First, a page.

John Baker from Fort Kent, Maine, was one of the people she served in the photo lab. She was not interested in romance. She knew of relationships that had ended sadly for young German girls who fell in love with American soldiers. Nonetheless, John stood out.

Their friendship grew after she was injured in an auto accident. John was among the many people who came to visit during the three months she spent in the hospital with a fractured pelvis.

He continued to communicate, expressing his growing affection with increasingly larger boxes of candy. The first contained four chocolates, the next eight, and so on until one day she received a 5-pound box of chocolates.

Philomena became Mrs. John A. Baker on Aug. 12, 1959. Three months later, she boarded a military airplane reserved for dependents of soldiers with the rank of sergeant or higher. Most civilians and nonmilitary travelers still crossed the ocean by boat at that time, hoping to arrive in America in two weeks. Philomena was there in hours. Three days before Thanksgiving she arrived in Fort Kent, Maine.

Maine

Philomena Baker will never forget her arrival in Fort Kent in November 1959. That first Thanksgiving in the United States is still vivid in her memory.

“My husband’s mother, Irene, accepted me with open arms. ‘You are my daughter and will always be my daughter,’ she said. Her children were the sisters and brothers I never had. They truly, truly accepted me as their sister.

“All the girls were peeling potatoes, making apple pies, setting a beautiful table, and I was part of it. It was wonderful. I could not have come to a better family. I had left my German family behind, but I had new brothers and sisters, and I couldn’t have loved them more.”

John Baker was the son of a veterinarian, Alton Baker, who had followed his father, Jesse, into the profession, treating animals all over Aroostook County. John Baker was a partner in A.D. Baker and Sons, hardwood contractors. A registered Maine Guide, he also operated Camps of Acadia on Eagle Lake and guided sportsmen on hunting and fishing excursions.

In Fort Kent Philomena Baker turned her experience as a photographer into a business — Baker Studio. She competed successfully with Stevens Studio of Bangor for the contract to take school photographs in Fort Kent and became a leader in the local chapters of Business and Professional Women and Dollars for Scholars.

“I loved the people in Fort Kent. They were my extended family. I felt as though I had always lived there.” Many Fort Kent residents visited Philomena after her marriage ended in divorce and she moved to the Bangor area with her two daughters, Debbie and Grace, in 1970. Stevens Studios was pleased to hire her, and she worked there for two years. Then she opened her own studio in Hampden, adding on to her house and growing her business into the largest studio in Maine.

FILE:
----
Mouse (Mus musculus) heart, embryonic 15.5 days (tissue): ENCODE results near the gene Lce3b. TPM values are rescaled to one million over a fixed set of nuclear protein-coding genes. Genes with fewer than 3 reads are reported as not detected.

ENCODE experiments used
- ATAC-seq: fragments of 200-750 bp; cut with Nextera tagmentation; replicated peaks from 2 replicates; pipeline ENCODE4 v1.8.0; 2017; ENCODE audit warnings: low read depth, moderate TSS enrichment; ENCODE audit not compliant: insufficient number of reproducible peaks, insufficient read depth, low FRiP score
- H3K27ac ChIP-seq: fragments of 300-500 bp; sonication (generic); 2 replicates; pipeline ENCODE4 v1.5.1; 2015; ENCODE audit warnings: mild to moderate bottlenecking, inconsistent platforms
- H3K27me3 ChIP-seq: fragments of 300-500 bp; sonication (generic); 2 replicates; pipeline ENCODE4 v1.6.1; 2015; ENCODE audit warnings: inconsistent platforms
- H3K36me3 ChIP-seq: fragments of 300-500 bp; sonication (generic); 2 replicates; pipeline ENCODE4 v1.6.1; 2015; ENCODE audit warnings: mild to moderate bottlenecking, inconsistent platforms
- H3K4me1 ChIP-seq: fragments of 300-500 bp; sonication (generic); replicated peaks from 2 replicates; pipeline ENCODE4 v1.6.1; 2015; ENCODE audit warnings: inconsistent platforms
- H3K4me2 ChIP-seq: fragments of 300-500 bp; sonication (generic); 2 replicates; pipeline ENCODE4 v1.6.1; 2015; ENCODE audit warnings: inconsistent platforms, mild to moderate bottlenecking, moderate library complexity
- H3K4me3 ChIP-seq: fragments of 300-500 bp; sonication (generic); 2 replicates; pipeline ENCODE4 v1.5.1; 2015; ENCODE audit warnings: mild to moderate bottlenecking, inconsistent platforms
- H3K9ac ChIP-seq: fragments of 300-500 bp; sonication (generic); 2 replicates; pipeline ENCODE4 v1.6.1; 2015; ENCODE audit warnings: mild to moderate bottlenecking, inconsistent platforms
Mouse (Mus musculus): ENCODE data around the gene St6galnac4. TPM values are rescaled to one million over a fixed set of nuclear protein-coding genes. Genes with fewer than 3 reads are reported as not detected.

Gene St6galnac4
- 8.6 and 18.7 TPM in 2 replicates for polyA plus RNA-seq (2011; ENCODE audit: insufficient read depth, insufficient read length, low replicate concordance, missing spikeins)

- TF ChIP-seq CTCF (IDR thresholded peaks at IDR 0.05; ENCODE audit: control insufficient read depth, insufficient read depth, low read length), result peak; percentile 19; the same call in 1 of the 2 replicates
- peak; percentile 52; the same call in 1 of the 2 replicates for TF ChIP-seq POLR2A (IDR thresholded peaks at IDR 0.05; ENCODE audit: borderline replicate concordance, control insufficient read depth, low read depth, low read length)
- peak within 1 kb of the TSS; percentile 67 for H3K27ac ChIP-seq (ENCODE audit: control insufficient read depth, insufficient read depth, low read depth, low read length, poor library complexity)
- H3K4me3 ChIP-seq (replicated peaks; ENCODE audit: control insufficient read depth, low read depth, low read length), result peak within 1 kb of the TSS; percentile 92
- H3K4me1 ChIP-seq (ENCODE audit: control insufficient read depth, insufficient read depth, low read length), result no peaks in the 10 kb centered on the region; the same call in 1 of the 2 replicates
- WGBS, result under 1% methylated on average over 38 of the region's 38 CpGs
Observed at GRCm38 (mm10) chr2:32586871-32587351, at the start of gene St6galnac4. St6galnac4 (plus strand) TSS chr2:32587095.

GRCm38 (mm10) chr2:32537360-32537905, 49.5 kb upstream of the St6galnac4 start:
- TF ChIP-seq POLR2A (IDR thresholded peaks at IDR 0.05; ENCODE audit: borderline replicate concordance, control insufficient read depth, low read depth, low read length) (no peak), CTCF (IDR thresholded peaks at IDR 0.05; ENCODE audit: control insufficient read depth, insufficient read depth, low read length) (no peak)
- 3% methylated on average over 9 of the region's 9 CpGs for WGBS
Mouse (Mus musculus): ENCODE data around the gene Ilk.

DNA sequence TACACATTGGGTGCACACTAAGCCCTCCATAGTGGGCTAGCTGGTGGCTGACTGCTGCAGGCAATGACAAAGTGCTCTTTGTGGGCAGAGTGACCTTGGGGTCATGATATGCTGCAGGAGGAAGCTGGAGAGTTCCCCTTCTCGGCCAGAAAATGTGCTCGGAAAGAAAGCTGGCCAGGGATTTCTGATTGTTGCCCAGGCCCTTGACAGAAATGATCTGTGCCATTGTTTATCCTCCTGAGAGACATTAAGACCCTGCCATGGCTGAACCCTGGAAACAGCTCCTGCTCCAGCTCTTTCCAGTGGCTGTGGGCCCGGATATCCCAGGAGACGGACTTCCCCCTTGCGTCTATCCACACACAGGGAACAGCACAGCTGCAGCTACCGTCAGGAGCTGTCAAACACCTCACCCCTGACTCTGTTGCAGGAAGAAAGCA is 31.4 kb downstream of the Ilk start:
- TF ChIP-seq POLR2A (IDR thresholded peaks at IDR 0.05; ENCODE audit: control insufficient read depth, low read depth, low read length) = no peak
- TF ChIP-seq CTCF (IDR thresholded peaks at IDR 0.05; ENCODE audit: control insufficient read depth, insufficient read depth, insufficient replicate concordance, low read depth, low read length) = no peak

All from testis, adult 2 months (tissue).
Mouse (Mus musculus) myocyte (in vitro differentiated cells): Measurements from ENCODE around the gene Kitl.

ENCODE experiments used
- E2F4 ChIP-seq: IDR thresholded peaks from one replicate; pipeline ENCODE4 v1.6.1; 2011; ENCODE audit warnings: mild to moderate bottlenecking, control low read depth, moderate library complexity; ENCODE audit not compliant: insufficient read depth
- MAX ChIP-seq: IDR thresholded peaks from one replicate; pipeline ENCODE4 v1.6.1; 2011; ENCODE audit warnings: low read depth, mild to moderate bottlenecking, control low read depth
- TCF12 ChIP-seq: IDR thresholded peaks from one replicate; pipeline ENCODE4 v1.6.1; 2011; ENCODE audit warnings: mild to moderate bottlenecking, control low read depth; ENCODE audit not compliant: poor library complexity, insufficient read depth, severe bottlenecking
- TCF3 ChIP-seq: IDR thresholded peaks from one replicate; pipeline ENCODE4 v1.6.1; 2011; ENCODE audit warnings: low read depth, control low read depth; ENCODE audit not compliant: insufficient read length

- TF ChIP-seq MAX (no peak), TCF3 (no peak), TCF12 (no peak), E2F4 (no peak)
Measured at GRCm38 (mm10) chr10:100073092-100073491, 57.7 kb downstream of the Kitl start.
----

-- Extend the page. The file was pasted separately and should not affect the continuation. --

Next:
Baker was among the first photographers in Maine to use and process color film. She operated a professional color lab and processed work for professional photographers throughout Maine and New England.

“Photographers all said they would never change from black-and-white to color,” she recalled. “I was drawn to color. The film and the camera were lighter in weight than the heavy 4-by-5 professional-format cameras we used until the early 1970s.”

Baker’s gift for photography has deep roots. She is the daughter of a woman who cherished her photos and saw their value in preserving the people she loved — a woman who, leaving her home forever with only the things she could carry, chose to carry her family photos.

Baker’s mother, Philomene, remained in Bayreuth, where she worked initially at the U.S. Army base. She visited her daughter in Fort Kent and later moved to New York City where she lived and worked for several years at a Catholic residence for retired women. Then she returned to Bayreuth and lived in a retirement home until her death in 1991 at age 88.

Philomena Baker is the now grown-up 9-year-old child, who, leaving her home forever, stopped, mesmerized by the golden shades of the setting sun and said, “I must always remember these varying colors of gold.”

She is the woman who, at 76, still remembers the day when her family began walking from Poland to Germany as “a day when the apple trees were dressed with beautiful blossoms.”

Kathryn Olmstead may be reached at kathryn.olmstead@umit.maine.edu.